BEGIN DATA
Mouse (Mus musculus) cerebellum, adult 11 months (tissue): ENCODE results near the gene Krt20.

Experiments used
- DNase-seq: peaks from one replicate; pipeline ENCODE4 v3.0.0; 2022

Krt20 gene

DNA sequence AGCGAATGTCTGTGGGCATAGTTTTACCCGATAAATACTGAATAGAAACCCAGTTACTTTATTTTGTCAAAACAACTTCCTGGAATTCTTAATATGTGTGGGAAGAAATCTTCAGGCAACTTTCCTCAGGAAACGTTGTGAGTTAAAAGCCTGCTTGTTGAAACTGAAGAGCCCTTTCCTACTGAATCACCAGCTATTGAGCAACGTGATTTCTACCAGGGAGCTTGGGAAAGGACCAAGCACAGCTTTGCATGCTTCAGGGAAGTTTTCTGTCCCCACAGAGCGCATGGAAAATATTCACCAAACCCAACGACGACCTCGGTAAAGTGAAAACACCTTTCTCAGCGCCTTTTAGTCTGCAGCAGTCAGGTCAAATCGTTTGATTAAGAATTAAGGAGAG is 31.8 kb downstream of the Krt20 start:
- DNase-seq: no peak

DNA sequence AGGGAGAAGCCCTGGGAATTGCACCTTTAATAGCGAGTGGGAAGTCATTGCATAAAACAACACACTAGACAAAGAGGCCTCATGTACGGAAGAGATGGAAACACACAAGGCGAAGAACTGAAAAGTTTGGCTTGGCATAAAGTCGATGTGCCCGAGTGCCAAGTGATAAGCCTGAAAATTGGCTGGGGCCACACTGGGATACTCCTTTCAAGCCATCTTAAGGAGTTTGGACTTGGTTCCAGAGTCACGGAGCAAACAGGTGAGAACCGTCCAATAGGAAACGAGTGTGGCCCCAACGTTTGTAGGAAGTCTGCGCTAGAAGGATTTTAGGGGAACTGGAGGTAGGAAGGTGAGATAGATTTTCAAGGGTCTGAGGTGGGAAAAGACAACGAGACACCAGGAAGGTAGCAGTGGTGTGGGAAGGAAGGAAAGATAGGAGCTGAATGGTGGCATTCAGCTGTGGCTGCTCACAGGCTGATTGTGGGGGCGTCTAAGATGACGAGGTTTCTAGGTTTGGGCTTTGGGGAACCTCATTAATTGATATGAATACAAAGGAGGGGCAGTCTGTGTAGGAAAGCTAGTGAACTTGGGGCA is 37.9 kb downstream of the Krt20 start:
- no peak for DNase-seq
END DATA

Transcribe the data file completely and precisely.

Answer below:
Mouse (Mus musculus) cerebellum, adult 11 months (tissue): ENCODE results near the gene Krt20.

Experiments used
- DNase-seq: peaks from one replicate; pipeline ENCODE4 v3.0.0; 2022

Krt20 gene

DNA sequence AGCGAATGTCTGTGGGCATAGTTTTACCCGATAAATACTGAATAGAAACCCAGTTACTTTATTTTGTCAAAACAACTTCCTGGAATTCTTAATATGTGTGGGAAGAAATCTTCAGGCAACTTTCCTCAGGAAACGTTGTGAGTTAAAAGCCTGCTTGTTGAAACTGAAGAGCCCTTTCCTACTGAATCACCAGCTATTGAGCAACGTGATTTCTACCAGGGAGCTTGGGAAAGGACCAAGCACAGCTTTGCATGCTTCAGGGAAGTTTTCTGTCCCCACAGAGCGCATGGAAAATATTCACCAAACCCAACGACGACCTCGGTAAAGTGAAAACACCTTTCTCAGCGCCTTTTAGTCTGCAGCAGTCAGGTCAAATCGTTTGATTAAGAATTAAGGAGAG is 31.8 kb downstream of the Krt20 start:
- DNase-seq: no peak

DNA sequence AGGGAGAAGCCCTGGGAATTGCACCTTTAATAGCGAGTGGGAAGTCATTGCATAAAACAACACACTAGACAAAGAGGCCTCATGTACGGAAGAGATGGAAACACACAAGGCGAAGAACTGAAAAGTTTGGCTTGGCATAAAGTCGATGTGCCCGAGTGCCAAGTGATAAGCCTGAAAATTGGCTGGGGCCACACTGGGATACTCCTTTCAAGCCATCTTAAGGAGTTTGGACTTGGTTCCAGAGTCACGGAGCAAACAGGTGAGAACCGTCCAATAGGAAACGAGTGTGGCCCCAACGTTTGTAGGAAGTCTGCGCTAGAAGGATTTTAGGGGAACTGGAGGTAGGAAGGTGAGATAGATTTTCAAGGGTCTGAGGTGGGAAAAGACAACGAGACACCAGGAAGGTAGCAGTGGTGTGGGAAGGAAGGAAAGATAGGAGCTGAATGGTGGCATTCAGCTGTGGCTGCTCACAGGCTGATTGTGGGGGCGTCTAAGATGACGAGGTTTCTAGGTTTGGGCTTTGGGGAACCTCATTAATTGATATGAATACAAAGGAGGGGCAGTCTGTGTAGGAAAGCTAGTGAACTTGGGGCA is 37.9 kb downstream of the Krt20 start:
- no peak for DNase-seq